2. Source targets proactively
Successful acquirers know that they have to find the right deals—and not wait for the right deals to find them. Targets usually don’t come knocking, and they rarely sit for long. Nor do they necessarily first appear in pitch books. Programmatic acquirers seek out companies that can match their own specific strategic needs and invest in developing relationships with key people at potential target companies. They also think of M&A as a long, iterative process. Individual deals are part of a longer transaction funnel, which must be viewed as a whole and updated rigorously. Sourcing and planning are continuous and proactive.
In Asia, deal making can be opportunistic, sometimes because credit becomes available and sometimes because a pitch catches a company’s eye. Acquirers are often reactive rather than proactive. While it’s important to be proactive wherever targets are located, it’s especially critical when they are in Asia, where information about companies and their owners can be less detailed or sometimes lacking altogether. Asian companies for which information is easily accessible tend to attract intense competition from potential acquirers. That can lead to unreasonably high valuations and deal prices, and ultimately depress transaction returns.
The good news for Asian companies is that geography can be a source of advantage, particularly compared with the experience of non-Asian acquirers. Because part of the deal cultivation process is social and language driven, Asian companies can have a head start in relating to prospective targets within their own countries and in developing meaningful interactions with people in these companies at the pre-deal stage. That requires a willingness to “put yourself out there”—leveraging individual networks within your home country and building up teams in potential target regions by networking, cold calling, and developing dialogues to build relationships.
Yet sometimes, these actions can feel difficult, particularly when transactions span borders and languages. One Japanese company, for example, had a clear mandate to explore opportunities in other countries. The executives it tasked for potential M&A transactions were not fluent in English and hesitated to send cold emails to potential targets or partner companies, to initiate dialogues, and to build relationships. As a result, its initial deal-making efforts stumbled. M&A teams need to be confident and dogged in their pursuit of deals.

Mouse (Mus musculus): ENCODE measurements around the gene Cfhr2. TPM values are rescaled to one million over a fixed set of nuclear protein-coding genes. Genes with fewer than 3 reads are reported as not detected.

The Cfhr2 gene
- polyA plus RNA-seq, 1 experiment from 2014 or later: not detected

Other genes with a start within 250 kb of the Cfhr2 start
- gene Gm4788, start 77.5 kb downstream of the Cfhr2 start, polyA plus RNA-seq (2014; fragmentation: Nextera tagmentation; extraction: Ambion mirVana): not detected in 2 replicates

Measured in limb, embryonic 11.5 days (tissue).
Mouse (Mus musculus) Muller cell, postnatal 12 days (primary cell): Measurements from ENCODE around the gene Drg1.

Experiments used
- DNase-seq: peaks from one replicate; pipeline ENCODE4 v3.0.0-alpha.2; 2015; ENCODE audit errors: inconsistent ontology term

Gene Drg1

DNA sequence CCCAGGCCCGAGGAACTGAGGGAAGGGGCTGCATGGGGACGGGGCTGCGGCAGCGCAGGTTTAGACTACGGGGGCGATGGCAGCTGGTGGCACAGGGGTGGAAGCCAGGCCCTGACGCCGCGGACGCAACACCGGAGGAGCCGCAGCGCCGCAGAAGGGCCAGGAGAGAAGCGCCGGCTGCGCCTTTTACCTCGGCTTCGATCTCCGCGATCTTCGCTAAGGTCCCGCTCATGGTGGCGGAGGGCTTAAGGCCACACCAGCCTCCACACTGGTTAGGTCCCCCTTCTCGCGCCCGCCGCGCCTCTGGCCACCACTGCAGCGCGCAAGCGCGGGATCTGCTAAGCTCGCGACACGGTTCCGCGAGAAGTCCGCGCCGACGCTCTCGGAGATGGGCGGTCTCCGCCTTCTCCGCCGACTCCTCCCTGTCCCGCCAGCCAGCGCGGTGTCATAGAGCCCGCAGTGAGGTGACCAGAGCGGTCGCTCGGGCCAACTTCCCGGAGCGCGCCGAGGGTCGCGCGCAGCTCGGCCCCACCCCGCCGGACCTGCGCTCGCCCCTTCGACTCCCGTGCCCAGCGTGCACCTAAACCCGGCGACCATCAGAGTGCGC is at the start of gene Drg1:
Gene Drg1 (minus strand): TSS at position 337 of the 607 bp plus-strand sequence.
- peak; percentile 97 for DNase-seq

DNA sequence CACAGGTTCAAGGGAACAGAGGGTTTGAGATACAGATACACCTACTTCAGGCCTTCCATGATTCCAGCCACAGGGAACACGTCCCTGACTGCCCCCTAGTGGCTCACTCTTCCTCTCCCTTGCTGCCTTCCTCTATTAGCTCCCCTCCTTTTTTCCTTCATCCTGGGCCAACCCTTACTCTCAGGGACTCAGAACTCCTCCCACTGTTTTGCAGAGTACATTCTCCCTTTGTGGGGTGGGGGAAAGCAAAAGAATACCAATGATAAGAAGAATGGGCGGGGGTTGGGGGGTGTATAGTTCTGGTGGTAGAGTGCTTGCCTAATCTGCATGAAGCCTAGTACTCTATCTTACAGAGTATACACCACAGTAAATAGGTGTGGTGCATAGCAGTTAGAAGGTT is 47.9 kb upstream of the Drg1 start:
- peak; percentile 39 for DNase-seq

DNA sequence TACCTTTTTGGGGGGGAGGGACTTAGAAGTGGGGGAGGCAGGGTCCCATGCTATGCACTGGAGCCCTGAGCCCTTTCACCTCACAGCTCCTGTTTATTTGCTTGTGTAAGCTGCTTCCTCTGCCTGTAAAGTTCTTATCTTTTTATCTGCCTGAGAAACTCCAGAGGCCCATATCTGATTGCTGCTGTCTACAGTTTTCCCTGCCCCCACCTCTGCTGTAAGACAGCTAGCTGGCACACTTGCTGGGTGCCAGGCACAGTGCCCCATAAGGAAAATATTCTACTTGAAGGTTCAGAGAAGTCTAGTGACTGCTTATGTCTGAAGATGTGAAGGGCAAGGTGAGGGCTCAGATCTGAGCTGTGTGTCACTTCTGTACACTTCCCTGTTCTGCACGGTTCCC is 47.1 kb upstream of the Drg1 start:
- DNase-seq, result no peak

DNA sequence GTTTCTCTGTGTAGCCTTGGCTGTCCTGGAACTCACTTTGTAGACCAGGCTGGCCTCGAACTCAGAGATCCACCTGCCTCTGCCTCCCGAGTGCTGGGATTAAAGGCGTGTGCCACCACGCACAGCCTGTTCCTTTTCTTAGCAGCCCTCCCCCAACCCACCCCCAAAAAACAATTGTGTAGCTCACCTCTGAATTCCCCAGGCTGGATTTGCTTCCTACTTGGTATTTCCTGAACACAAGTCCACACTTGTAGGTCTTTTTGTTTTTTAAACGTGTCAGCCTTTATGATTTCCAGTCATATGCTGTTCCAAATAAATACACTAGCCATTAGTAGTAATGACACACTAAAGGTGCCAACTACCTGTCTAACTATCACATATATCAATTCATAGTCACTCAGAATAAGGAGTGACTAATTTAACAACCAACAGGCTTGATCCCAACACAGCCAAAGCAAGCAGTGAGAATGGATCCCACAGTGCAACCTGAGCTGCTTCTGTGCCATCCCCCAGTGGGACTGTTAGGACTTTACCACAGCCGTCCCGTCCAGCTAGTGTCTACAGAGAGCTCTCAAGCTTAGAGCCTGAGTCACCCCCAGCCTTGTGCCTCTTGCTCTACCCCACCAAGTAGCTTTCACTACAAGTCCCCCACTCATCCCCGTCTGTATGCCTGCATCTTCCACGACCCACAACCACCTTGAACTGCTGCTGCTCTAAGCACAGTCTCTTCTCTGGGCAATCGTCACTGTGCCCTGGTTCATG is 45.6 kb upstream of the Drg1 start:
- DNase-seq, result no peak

Companies that lack employees with these capabilities can supplement their organizational skill sets, particularly at the start, by using external advisers to plug capability gaps in the short term and, over the longer course, work with internal teams to bring them up the learning curve and build experience—and confidence—to source deals in the future.
3. Use a microscope and a periscope in due diligence
Just as the deal sourcing of effective acquirers can be narrowly tailored and broadly oriented, so too is their due diligence. Programmatic buyers, in their assessments of specific transactions, think about a range of value unlocks and risks. They know that due diligence can’t be conducted on a one-size-fits-all basis; synergies vary from deal to deal. They know, too, that financial reports and company presentations are not the four corners of information. Because each individual acquirer has a unique strategy, set of needs, and culture, each target company (and the synergies the deal could generate) must be examined from the acquirer’s unique perspective. Getting to that level of insight requires not only hard analytics but also a deep understanding of the organizational norms of the target, including how it makes decisions (in a centralized or decentralized way) and how it motivates its employees and gives them incentives.
Many Asian companies, however, tend to treat M&A due diligence as a check-the-box exercise—sometimes without enough boxes. Some companies do less due diligence on large, cross-border targets than on internal projects in which they invest much less money. Their analyses can prioritize tax and financial issues and address commercial, operational, or technological considerations only superficially. And they rarely consider cultural due diligence.
What are the hallmarks of focused and broad-ranging due diligence? To start, get under the hood on valuation. Sophisticated acquirers take care to understand value not only from the perspective of the target and the market but also the value to the acquirer. That can be done only by considering the value of synergies—a value tailored to each buyer.